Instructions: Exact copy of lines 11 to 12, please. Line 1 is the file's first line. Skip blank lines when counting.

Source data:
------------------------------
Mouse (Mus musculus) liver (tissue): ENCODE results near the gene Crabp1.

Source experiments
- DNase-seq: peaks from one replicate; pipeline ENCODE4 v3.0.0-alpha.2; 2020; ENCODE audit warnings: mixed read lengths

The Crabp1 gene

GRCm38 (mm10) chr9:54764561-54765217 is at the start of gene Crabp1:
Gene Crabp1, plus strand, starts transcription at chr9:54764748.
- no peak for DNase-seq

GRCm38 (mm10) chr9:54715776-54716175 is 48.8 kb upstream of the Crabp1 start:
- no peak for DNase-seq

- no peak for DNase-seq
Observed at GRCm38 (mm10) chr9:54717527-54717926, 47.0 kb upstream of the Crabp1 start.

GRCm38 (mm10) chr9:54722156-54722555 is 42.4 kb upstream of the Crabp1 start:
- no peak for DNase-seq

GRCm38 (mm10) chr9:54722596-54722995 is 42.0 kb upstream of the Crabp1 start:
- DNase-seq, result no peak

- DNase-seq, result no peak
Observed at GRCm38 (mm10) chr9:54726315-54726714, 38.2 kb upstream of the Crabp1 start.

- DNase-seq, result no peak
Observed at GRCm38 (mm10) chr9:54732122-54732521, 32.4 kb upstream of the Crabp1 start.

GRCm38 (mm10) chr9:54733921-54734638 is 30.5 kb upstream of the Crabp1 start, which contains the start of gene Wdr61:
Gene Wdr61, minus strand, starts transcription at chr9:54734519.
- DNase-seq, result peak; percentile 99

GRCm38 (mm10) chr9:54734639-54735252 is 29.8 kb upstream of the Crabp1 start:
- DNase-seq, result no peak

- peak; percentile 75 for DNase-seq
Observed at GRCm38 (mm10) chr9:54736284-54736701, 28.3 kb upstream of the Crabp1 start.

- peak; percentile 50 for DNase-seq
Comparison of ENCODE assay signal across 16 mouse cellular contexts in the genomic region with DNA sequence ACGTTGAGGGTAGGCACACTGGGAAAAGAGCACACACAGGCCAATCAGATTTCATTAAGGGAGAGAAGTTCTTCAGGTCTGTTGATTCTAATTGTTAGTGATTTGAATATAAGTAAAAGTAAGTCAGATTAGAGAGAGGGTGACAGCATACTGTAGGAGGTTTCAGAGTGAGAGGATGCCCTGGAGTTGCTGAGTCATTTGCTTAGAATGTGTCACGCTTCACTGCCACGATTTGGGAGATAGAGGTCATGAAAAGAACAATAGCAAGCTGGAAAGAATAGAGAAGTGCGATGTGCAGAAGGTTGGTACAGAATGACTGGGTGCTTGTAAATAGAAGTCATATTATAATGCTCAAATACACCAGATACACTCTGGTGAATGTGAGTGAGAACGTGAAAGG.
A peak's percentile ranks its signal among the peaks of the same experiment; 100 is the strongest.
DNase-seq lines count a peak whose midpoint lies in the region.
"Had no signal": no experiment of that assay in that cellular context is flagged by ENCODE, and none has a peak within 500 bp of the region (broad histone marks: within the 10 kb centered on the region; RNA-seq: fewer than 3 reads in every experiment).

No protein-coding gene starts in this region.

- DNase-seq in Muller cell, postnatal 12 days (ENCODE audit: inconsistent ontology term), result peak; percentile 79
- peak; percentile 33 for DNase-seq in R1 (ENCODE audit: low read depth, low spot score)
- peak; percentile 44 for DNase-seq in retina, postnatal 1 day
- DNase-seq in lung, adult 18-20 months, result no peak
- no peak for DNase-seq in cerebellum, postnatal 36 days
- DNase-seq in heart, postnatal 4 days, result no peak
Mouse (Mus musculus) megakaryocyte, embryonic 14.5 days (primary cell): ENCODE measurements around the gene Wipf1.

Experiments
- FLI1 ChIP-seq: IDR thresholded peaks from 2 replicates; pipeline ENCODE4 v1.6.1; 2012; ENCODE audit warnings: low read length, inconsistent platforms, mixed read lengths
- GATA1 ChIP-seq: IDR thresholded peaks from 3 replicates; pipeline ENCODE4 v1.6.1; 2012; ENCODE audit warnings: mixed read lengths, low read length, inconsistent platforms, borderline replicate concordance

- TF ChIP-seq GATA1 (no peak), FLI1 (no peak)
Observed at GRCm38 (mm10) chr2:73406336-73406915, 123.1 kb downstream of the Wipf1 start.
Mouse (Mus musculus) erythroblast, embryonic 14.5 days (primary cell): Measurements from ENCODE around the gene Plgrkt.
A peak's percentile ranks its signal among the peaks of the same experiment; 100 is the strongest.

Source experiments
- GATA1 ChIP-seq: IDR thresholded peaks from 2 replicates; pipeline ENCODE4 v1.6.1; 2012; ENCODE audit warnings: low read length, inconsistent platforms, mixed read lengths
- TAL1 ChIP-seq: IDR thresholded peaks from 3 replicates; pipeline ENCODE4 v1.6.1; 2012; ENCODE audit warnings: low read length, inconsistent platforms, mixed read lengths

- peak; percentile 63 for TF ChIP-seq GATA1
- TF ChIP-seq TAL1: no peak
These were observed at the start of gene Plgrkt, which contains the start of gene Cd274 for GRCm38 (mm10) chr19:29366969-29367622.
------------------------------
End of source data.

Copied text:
Observed at GRCm38 (mm10) chr9:54717527-54717926, 47.0 kb upstream of the Crabp1 start.

GRCm38 (mm10) chr9:54722156-54722555 is 42.4 kb upstream of the Crabp1 start: